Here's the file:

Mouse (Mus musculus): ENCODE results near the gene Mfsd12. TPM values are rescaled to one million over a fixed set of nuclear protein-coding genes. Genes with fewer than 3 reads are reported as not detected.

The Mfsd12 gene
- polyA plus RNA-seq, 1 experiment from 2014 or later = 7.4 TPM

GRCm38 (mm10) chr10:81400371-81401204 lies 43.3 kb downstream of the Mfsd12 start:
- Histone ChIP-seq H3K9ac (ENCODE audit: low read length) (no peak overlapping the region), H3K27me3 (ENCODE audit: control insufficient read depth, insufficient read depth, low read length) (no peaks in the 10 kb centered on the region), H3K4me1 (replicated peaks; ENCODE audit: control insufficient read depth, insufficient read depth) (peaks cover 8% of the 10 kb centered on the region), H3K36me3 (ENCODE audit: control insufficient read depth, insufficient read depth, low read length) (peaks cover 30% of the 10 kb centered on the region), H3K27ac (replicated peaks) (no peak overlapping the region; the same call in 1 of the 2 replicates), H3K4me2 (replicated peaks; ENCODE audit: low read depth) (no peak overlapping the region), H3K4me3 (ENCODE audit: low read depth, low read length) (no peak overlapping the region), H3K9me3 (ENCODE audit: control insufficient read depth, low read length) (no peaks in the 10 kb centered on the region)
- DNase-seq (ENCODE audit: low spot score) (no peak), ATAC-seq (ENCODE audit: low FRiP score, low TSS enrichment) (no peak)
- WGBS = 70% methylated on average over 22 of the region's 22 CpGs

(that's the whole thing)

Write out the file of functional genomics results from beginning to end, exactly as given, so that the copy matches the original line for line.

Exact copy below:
Mouse (Mus musculus): ENCODE results near the gene Mfsd12. TPM values are rescaled to one million over a fixed set of nuclear protein-coding genes. Genes with fewer than 3 reads are reported as not detected.

The Mfsd12 gene
- polyA plus RNA-seq, 1 experiment from 2014 or later = 7.4 TPM

GRCm38 (mm10) chr10:81400371-81401204 lies 43.3 kb downstream of the Mfsd12 start:
- Histone ChIP-seq H3K9ac (ENCODE audit: low read length) (no peak overlapping the region), H3K27me3 (ENCODE audit: control insufficient read depth, insufficient read depth, low read length) (no peaks in the 10 kb centered on the region), H3K4me1 (replicated peaks; ENCODE audit: control insufficient read depth, insufficient read depth) (peaks cover 8% of the 10 kb centered on the region), H3K36me3 (ENCODE audit: control insufficient read depth, insufficient read depth, low read length) (peaks cover 30% of the 10 kb centered on the region), H3K27ac (replicated peaks) (no peak overlapping the region; the same call in 1 of the 2 replicates), H3K4me2 (replicated peaks; ENCODE audit: low read depth) (no peak overlapping the region), H3K4me3 (ENCODE audit: low read depth, low read length) (no peak overlapping the region), H3K9me3 (ENCODE audit: control insufficient read depth, low read length) (no peaks in the 10 kb centered on the region)
- DNase-seq (ENCODE audit: low spot score) (no peak), ATAC-seq (ENCODE audit: low FRiP score, low TSS enrichment) (no peak)
- WGBS = 70% methylated on average over 22 of the region's 22 CpGs